Getting Help - Writing your First Position Description

There comes a point in every entrepreneur's life where they get a bit disillusioned with the routine day-to-day administrative tasks. At this point many may think they don't have the money to hire staff. Keep in mind that (1) hours can be minimal to fit your budget and (2) trading services for administrative help can reap enormous rewards. (Just imagine: an hour doing something that feeds your soul instead of +3 hours fighting with a computer!) The second most common barrier is figuring out where to get this help. In this post we're going to look at how to find the help you need. 

Finding help has two parts:

  1. being super clear on what you want them to do and what the terms of the arrangement would be, i.e. a position description
  2. putting the description from (1) out there so the right people will find it. 

Developing Your Position Description

The first step is identifying what precisely it is that you want them to do for you. Here are a couple strategies for starting that train of thought:

  • Imagine you're the President of the United States of Your Business and you bill at $1,000 per hour. What items that frequently pop up on your to do list could be done by someone else? Which items are really worth your valuable attention?
  • Write down all the things you really dislike doing.
  • Write down everything you consider "not what your business is about."

Ok, whatever your write down from the above is going to be a great start. Let's get those ideas formatted into a position description. A position description has a few key areas:

  • Responsibilities or Tasks
  • Skills & Training
  • Characteristics
  • Hours, Compensation, and any other logistics

Responsibilities or Tasks

Break down that list of things you came up with from before into as specific of tasks and responsibilities as possible. Break down broad things into specifics. For example, did you write down that you're overwhelmed by email? Your admin could do a first read, then clean out all the spam, or "triage incoming emails and cull spam." Consider asking your admin to "ghost-write" (i.e. write as if they are you) simple email correspondence, such as scheduling clients. 

Remember to be as descriptive as possible with your tasks. If you want someone to help update your website or e-newsletter, what do they need to know to do the updates? Wordpress? Wix? Squarespace? Mail Chimp? Constant Contact? Include those specifics so people can self-select if they're a good fit for your position, and if you'll be asking them to do things they like/don't mind doing.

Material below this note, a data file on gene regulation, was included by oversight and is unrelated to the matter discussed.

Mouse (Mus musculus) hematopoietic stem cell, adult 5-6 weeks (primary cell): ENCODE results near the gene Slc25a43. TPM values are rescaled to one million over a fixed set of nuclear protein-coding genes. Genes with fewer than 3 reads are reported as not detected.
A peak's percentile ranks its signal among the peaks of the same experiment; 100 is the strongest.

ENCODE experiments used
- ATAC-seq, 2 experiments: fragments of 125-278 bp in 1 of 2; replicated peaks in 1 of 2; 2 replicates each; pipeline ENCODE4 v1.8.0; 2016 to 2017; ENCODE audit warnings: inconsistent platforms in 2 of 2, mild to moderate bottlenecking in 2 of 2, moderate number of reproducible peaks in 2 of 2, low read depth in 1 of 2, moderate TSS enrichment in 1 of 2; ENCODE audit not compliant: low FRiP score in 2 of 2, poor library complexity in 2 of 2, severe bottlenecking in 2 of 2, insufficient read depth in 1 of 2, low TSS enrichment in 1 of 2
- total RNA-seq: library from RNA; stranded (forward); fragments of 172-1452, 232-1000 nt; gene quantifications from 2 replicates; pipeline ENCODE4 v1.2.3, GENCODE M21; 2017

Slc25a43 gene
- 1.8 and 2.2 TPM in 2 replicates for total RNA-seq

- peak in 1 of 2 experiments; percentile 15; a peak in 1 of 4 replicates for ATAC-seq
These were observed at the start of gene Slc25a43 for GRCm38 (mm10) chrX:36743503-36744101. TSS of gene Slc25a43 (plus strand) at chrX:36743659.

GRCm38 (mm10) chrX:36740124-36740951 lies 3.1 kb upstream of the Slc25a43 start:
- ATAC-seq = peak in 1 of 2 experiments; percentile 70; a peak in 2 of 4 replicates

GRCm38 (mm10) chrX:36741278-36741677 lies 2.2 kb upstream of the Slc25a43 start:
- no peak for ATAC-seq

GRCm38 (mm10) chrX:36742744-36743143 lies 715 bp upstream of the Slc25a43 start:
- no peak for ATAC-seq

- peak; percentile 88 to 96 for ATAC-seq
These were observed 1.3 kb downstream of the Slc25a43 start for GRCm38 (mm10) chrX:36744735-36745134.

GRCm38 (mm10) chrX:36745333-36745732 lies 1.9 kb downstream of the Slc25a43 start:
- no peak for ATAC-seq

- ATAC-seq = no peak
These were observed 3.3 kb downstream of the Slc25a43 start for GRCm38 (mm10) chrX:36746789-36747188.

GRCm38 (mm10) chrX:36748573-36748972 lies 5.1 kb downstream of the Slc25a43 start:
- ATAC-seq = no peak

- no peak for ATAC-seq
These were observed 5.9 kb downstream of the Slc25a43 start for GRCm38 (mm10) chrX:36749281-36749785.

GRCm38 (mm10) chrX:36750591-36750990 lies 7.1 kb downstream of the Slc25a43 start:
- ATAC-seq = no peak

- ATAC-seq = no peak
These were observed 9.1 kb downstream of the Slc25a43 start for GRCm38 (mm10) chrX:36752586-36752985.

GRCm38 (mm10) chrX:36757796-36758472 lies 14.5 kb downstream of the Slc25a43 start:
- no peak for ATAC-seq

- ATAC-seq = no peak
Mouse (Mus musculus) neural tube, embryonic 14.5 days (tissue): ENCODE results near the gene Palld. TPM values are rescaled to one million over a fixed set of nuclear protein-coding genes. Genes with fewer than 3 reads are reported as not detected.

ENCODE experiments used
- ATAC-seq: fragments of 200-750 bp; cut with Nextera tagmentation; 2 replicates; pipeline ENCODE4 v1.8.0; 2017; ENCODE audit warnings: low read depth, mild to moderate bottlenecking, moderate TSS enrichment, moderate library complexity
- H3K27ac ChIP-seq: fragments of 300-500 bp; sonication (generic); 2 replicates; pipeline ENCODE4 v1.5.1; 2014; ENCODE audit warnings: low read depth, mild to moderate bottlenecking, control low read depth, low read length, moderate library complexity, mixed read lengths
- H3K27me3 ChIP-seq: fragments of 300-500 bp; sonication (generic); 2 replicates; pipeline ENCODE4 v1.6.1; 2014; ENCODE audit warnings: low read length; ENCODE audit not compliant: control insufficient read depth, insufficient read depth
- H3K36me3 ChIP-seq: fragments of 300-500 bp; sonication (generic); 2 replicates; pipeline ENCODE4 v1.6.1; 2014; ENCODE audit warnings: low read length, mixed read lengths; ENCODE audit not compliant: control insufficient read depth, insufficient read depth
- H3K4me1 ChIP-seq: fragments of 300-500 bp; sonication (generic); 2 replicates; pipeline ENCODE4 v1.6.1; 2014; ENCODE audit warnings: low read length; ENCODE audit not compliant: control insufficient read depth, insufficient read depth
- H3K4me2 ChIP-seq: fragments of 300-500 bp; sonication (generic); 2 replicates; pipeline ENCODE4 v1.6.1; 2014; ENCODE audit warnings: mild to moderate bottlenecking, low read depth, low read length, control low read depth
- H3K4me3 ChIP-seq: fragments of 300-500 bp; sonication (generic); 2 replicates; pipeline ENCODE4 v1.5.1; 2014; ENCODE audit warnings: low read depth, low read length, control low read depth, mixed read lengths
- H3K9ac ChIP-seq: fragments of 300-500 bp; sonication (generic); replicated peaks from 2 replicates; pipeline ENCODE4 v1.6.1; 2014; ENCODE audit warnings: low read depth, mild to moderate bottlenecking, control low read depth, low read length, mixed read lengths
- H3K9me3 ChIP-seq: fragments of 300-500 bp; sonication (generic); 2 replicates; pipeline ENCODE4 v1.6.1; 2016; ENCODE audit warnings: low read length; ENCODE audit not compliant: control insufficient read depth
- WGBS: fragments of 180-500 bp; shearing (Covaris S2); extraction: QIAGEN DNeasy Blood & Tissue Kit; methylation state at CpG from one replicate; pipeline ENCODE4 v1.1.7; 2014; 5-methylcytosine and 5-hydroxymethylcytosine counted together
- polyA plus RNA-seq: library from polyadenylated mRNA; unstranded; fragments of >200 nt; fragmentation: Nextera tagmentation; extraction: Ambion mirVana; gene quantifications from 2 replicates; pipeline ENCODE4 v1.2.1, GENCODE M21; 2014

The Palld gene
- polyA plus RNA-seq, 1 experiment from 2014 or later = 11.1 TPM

Skills & Training

What skills are necessary to complete the tasks you've listed? What software do they need to be able to use when doing basic tasks? Do they need any special training or a degree? It can be helpful to keep your applicant pool a little larger by listing some skills as "preferred" rather than "required" especially if you're open to training them on some specialized systems. 


What type of person do you work well with? What do you know doesn't work well for you? What working style is necessary for the tasks you're looking for? Do they need to be independent, or do you prefer close communication? 

Hours, Compensation and any other logistics

Make sure you include how many hours you'll be able to provide / they should expect to be responsible for. And how much do you plan to pay them for those hours? Or will it be in trade? if so, what exchange rate would you set? 

It's also great to specify any other logistic details. Will the work be performed at an office or remotely? Where is the office? Do they need to provide their own computer? If they are working remotely, then how will they meet with you? How often?

Getting your Description Out There

Your last step is getting your position description out there where people can see it. Post it to your website. Include it in your newsletter. Post to facebook, twitter, etc. Brave some odd-balls and post to Craigslist. Don't forget to mention it to your friends and follow it up with an emailed copy of your description. A friend of a friend could be a great assistant for you! 


If you want more one-on-one support for your Position Description, don't hesitate to contact me!